If you think for a second reading this “Ugh, how are these exercises doing to make me stronger they’re dumb and simple” you deserve every injury you get. If however, you decide that you want a body that functions well and gives you the capacity to actually do squats, deadlifts and strength programs without causing imbalances and pain? Then keep on reading.

Let’s build a common scenario that I get all of the time:

Athlete A is strong as anything, can move mountains but is plagued with constant back pain when not training or even having to take time off regularly with constant injuries. I give them a few simple coordination drills to do, they can’t do them, become frustrated and then refuse to practice them because the drills are “stupid”. They then fall into the “train, pain, rest, foam roll” cycle.

Athlete B is also strong as anything, gets no pain when not training and gets niggles very rarely – if they do it’s usually due to training too much. I give them the same list of exercises and they don’t struggle with any of them.


What does that tell us?

People that move well are generally better at avoiding injury, regardless of strength.

So what things do I test? Is it how fast someone can sprint? What someone’s 1 rep max percentages are based on 6 reps? How fast they can throw a ball? What their vertical jump is?

No, too fancy.

I want to know: can you differentiate left and right, do you have spine to hip connection awareness, can you create tension in your body and can you balance.

In a lot of cases, people with agonising back pain will fail some of these when testing. Using careful exercise selection, fixing those issues relieves pain without having to go through a muscle by muscle stretching and rolling routine, plus much less chance of aggravating things further.

Here are two examples of testing left and right with balance, I highly recommend that you video yourself doing them, as you will not look how you think you do when you try them, especially the marching drill:

Missing any of the above elements is just a recipe for disaster especially when you start talking long term. You are building a body your entire life, yes you may get fat or lose weight, squat more, bench less and all that, but how it moves should always be a primary concern of yours. If you don’t do something correctly for long periods of time you’re going to start breaking things down. How do I know this? It happened to me and many other people I know. Normal people? No, people at the top of their game.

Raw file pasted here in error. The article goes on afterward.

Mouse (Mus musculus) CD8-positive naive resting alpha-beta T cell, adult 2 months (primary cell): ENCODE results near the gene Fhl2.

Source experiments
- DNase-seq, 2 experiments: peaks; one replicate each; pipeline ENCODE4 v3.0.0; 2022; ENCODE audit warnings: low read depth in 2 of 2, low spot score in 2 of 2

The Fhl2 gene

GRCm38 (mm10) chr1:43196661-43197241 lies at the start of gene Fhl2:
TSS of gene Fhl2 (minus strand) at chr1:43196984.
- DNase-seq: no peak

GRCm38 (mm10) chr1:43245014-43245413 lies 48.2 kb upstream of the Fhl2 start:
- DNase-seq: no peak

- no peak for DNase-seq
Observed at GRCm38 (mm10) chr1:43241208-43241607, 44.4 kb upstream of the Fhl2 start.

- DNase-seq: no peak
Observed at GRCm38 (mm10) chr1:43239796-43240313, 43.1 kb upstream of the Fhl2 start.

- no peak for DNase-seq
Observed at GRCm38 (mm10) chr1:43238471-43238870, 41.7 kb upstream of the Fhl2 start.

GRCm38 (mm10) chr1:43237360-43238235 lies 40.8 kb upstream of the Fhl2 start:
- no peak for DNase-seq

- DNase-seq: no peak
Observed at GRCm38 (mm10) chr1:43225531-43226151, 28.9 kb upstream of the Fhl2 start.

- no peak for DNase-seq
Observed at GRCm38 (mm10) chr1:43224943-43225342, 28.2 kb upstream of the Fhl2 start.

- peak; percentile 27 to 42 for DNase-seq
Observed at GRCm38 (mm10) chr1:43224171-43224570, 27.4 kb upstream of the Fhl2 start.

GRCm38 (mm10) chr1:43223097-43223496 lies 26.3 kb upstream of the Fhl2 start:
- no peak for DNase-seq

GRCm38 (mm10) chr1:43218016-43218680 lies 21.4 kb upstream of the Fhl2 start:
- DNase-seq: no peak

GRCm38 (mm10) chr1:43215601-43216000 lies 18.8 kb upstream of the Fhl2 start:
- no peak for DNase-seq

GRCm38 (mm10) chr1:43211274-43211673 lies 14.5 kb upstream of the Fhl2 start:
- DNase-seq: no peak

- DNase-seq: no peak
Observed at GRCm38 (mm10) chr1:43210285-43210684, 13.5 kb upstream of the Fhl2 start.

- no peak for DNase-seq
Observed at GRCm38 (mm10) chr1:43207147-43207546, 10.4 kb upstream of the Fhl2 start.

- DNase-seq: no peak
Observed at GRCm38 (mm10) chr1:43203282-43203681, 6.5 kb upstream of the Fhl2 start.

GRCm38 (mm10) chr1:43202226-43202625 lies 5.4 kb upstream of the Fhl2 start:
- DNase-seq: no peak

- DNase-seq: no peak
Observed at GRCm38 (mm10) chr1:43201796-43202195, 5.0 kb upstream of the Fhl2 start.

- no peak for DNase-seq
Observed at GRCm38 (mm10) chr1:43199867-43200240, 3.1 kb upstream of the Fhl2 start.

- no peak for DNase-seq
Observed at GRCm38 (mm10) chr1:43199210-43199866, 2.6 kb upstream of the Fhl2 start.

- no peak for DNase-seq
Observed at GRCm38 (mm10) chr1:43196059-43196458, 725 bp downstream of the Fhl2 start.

I have done a good few articles on my own back injury and dealing with it after it happened, but how about why it happened? This is more important for people to take heed of: I did that shit so you DON’T have to experience it! As much as I’ll say experience is a great learning tool, it’s not very enjoyable at the time. I have written a ebook on my journey leading up to my back injury, what I did wrong and how I ended up fixing myself when no one else could, if you’d like to check it out, it’s in my online store here.

In my book you’ll see that I had the hinge mastered, I could deadlift till your face came off, every week was PR or near PR. When I decided to start working on my heavy back squat I just decided I had that nailed straight away, after all, deadlifting never hurt me… the problem was I just didn’t like squatting right?


Although I did have the hip capacity to hinge correctly, I did not have the capacity to squat correctly. I had severe hip and ankle range of motion issues, my squat was “better” with weight than it was without weight – I had no idea how to brace properly without weight, and this is something I see with people on a weekly basis.

What this lack of control caused, was the famous “butt wink” term that gets thrown around; a small amount of lumbar flexion at the bottom of every squat. I got zero pain whatsoever when squatting heavy, I’d say for around 2 years. My numbers were going up fine, as they should when doing any strength program. Little did I know I was stressing my spine every session and eventually it gave up during a 3 rep max test. This was not an unlucky injury, or a whoopsie, it was years in the making.

How does all this relate to warm ups? I could clean and jerk over 100kg at that time but I could not even hold my own chest up: I could not do a bodyweight squat! Every day that I didn’t work on that I was shooting myself in the foot.